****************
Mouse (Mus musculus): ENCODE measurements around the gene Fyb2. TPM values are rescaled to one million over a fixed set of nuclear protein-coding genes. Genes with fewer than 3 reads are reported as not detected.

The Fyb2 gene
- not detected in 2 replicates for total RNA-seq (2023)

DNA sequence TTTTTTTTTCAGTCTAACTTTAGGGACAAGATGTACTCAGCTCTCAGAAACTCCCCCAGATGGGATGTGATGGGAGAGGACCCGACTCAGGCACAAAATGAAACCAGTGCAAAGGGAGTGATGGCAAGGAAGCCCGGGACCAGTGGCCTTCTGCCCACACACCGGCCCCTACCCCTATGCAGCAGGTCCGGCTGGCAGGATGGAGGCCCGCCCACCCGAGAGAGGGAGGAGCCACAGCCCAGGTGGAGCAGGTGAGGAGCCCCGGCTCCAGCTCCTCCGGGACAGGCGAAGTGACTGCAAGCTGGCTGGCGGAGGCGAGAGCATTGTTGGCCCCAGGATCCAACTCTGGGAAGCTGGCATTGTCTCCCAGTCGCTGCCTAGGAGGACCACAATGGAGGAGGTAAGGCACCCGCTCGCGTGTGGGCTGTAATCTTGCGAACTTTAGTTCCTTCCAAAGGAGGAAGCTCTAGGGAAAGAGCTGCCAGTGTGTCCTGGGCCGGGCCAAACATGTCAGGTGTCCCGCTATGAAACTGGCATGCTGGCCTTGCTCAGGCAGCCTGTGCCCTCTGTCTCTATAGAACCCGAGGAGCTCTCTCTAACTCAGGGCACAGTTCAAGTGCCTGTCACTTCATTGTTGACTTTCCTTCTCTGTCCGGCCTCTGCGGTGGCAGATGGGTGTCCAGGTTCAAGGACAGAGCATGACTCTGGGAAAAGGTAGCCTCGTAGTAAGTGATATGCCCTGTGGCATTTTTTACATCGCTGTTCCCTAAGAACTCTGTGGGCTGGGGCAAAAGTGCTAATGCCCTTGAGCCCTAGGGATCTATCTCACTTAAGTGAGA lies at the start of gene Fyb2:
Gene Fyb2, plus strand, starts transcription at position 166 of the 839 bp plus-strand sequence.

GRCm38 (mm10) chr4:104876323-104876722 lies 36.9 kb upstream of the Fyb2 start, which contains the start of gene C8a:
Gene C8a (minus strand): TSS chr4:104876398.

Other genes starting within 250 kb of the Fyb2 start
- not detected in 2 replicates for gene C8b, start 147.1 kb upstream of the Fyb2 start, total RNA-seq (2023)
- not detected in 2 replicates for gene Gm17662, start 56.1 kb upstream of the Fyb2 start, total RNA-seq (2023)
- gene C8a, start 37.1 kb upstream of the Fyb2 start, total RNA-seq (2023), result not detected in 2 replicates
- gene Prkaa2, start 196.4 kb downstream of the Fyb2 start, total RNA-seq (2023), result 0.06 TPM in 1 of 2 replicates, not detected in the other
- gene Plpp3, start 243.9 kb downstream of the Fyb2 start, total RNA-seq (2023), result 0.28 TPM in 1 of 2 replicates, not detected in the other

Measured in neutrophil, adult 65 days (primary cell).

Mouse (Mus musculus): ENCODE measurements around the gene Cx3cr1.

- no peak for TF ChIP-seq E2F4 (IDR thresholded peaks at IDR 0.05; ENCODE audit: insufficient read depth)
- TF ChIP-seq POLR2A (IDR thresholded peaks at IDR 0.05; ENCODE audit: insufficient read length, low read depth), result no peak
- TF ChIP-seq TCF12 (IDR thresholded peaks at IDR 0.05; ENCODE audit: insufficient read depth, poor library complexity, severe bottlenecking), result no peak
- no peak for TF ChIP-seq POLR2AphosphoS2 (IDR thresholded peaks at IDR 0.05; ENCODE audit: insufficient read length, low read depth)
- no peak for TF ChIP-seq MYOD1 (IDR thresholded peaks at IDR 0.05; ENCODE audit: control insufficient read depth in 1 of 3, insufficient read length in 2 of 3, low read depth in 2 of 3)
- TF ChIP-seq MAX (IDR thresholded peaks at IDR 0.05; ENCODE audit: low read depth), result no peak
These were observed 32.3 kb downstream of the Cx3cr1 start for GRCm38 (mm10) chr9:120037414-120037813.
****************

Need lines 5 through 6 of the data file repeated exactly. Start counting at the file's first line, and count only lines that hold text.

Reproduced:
Gene Fyb2, plus strand, starts transcription at position 166 of the 839 bp plus-strand sequence.

GRCm38 (mm10) chr4:104876323-104876722 lies 36.9 kb upstream of the Fyb2 start, which contains the start of gene C8a: